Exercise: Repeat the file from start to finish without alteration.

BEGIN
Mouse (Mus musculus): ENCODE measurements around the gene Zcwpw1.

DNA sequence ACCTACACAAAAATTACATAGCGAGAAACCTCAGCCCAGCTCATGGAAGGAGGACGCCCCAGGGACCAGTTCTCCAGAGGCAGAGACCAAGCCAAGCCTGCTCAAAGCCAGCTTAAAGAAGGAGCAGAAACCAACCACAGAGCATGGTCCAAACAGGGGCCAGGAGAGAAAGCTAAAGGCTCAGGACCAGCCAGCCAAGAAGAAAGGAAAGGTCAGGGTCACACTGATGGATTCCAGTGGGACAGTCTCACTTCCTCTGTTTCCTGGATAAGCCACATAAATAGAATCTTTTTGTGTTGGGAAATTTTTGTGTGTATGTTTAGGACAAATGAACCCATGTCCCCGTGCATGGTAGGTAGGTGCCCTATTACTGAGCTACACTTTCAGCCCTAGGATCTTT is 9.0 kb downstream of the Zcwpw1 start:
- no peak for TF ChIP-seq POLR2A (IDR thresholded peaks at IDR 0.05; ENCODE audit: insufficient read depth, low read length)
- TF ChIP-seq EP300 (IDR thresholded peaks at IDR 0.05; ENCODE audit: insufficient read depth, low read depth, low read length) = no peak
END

Mouse (Mus musculus): ENCODE measurements around the gene Zcwpw1.

DNA sequence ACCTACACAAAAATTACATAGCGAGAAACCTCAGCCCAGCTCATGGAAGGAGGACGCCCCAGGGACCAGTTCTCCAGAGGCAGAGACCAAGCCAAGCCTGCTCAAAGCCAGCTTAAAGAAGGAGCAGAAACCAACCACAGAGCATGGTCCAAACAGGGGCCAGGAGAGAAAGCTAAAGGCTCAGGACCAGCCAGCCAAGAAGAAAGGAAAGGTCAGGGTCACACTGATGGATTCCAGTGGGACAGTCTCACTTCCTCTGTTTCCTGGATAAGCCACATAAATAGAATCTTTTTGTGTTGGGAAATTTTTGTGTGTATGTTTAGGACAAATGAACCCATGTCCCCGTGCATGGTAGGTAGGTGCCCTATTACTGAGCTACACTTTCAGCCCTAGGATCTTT is 9.0 kb downstream of the Zcwpw1 start:
- no peak for TF ChIP-seq POLR2A (IDR thresholded peaks at IDR 0.05; ENCODE audit: insufficient read depth, low read length)
- TF ChIP-seq EP300 (IDR thresholded peaks at IDR 0.05; ENCODE audit: insufficient read depth, low read depth, low read length) = no peak